“This is the way the world ends
Not with a bang but with a whimper.”
- T.S. Eliot, The Hollow Men
Yesterday, Arkansas released its 2015 schedule. Also released: Any enduring hope among Razorback fans that Little Rock and its no-longer-grand-enough War Memorial Stadium will remain a second home.
The process of ushering the doddering old man out the door has been ongoing for about 15 years now, ever since Fayetteville’s Reynolds Razorback Stadium expanded to 72,000 from 51,000 seats – meaning Hogs leave significant money on the table every time it plays a home game away from its home campus at the 55,000-seat War Memorial Stadium instead.
Games at War Memorial have dropped from three or four a year, to two a year – and starting this season through 2018 – one a year. This Saturday’s game in Little Rock against No. 10 Georgia, the SEC East frontrunner, is a marquee matchup with enough significance to somewhat soften the blow for some War Memorial traditionalists. It should be a sellout.
Not so with next year’s Little Rock game against the University of Toledo, a Mid-American Conference program that has lost all three games it has ever played against SEC competition. This game, which marks the first time since 1947 (vs. North Texas) Arkansas hasn’t played a conference home game in Little Rock, is the latest sign Razorback leaders are phasing out the home-away-from-home tradition altogether. Given the opponent isn’t even in a Power 5 conference, “how many people will pony up $55 or more per person just to see Arkansas vs Toledo?,” Arkansas Fight’s Doc Harper asked. “I can envision more people than usual staying on the golf course.”
Some fans may feel remorse Little Rock’s once central place in the Razorbacks’ schedule has been knocked down so many rungs, but they shouldn’t forget the main motives behind this demotion – “brand building” and revenue generation – are the same reasons Little Rock was used as a second home in the first place. In the early 1930s, Arkansas leaders knew if their program was ever going to become nationally competitive it needed to have more support from its entire state, to stop losing the likes of Ken Kavanaugh (Little Rock High grad) to LSU and Don Hutson (Pine Bluff High) and Paul Bryant (Fordyce High) to Alabama. So Arkansas leaders, like leaders at Alabama, Mississippi State and Oregon State, decided to take their team away from its rural campus and parade it in a bigger, in-state city in front of more media and fans.
Oregon did the same by traveling from Eugene to Portland. Washington State traveled from Pullman to Spokane, while Ole Miss traveled to Jackson and Auburn traveled to Birmingham. Each of the programs pulled out of these metro areas at different times but one overriding reason is the same as in Arkansas’ case – the campus’ stadium simply outgrew the metro area’s stadium.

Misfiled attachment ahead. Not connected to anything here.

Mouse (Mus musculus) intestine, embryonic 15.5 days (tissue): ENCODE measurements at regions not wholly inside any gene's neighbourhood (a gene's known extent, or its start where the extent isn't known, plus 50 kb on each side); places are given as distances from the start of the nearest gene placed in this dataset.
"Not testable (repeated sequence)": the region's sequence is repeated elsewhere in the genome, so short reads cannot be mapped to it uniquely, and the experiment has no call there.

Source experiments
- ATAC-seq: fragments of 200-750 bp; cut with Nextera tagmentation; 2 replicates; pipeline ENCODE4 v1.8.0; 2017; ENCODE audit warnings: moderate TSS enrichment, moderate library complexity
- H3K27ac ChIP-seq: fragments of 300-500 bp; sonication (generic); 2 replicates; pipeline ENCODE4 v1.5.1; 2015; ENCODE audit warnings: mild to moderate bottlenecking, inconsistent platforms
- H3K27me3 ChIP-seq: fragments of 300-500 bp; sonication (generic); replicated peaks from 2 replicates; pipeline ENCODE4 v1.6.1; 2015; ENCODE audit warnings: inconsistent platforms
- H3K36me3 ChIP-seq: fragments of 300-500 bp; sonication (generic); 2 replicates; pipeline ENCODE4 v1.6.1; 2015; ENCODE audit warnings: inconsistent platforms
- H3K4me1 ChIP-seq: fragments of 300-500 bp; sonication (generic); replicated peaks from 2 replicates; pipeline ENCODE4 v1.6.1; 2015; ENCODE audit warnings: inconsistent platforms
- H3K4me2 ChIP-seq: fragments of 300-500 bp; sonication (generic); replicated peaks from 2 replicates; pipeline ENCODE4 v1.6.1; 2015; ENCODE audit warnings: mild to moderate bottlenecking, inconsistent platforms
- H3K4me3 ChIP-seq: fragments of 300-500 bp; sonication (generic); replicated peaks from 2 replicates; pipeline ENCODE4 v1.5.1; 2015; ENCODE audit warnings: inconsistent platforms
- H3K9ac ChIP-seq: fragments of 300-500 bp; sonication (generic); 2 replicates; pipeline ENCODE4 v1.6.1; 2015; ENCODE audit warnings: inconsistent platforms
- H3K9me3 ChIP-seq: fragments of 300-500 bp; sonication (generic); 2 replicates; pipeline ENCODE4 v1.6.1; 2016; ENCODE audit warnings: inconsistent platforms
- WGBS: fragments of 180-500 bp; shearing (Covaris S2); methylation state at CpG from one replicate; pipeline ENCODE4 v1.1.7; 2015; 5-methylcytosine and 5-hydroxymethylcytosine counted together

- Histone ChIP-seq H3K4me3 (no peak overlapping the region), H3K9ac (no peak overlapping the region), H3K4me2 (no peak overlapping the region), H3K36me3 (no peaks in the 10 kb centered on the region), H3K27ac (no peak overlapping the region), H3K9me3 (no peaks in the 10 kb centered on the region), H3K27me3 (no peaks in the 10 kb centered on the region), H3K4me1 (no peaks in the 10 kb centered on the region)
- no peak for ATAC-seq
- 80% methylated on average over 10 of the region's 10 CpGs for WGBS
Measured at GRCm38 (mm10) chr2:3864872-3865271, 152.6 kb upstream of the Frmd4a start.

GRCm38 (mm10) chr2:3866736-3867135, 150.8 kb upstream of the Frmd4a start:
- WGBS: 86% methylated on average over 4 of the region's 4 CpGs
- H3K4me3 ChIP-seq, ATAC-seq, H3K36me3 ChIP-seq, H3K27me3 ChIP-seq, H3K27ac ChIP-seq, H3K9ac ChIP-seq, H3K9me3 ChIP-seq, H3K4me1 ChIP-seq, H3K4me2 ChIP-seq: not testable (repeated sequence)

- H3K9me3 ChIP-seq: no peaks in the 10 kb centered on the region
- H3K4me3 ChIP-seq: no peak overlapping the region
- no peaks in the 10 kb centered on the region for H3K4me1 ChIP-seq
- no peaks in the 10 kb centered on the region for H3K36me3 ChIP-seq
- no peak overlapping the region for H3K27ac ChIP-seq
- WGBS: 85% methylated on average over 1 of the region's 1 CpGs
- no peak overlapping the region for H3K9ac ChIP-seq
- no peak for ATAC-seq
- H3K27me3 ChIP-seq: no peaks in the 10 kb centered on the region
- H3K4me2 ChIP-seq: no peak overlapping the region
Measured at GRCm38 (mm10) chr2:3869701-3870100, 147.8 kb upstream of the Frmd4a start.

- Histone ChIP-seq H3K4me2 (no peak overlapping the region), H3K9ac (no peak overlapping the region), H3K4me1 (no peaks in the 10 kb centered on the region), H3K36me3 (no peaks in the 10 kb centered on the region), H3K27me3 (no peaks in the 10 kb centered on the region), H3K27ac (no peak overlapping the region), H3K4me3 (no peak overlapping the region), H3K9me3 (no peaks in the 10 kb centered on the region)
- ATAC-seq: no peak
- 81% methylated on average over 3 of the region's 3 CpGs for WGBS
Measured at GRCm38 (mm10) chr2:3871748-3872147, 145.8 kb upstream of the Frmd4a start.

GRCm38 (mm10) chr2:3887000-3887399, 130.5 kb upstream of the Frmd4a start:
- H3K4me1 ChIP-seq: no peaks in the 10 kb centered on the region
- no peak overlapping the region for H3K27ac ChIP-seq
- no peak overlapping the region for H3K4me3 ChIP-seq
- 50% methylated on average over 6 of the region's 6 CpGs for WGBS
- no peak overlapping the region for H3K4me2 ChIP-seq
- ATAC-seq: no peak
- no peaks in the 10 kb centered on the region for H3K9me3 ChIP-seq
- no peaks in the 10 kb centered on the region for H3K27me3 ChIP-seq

This especially came to the fore in the late 1980s as Auburn jockeyed to stop playing Iron Bowl games in Birmingham, as I wrote in the New York Times last November: “Auburn leaders increasingly supported moving the game from the 75,000-seat Legion Field to the university’s expanded Jordan-Hare Stadium, which could hold 85,000. Housel [a former Auburn athletic director] said it got to the point that even Auburn fans living in Birmingham were so ready to drive the 120 miles to campus, they would ‘refuse to buy tickets to the Auburn-Alabama game if it was in Birmingham.’”
Every team, as you see in the chart below, has dropped its dual home arrangement in the last 50 years. And programs like Oregon, Virginia Tech, Alabama and Auburn have gone on to contend for or win national championships since the drop. Yes, War Memorialists, it’s true: Arkansas has become unique in the sense that it appears to be the only program still hanging on to this practice.
But is that something to be proud of?
It’s better to be proud of winning at a high level, a la Oregon, Auburn and Alabama. But clinging to War Memorial hasn’t recently helped Arkansas get to this level. Its function was served in helping lift Arkansas to the nationally elite level it enjoyed in much of the 1960s through 1980s. It will not serve in getting Arkansas to the level Jeff Long, Bret Bielema et al expect it to reach in the later 2010s and 2020s.
In the 1930s and 40s, the smartest rural programs traveled 30, 50, 100, 150 miles to the in-state stadia that would give their teams the most bang for their buck in terms of exposure and revenue. In today’s world, where cable television and the Internet make distance far less of an obstacle for fans to follow their teams, the smartest programs realize that “neutral site” games in the obscenely talent-rich metro areas of Texas often provide the best return.
This is an update of an earlier Sports Seer post. Read the original here.
Other Schools with Multiple Home Stadia
Home Campus: Eugene
Home Away From Home: Portland
Years Played There: On and off until 1924, then every year through 1966.
Last Game: 1970
Distance Between Homes: 105 miles
Big Win: 21-0 over a UCLA team that would finish 8-2 on Oct. 5, 1957.
Sample Decade: 1952-62: Record of 11-11*
*Includes rivalry games w/ Oregon State
Home Campus: Corvallis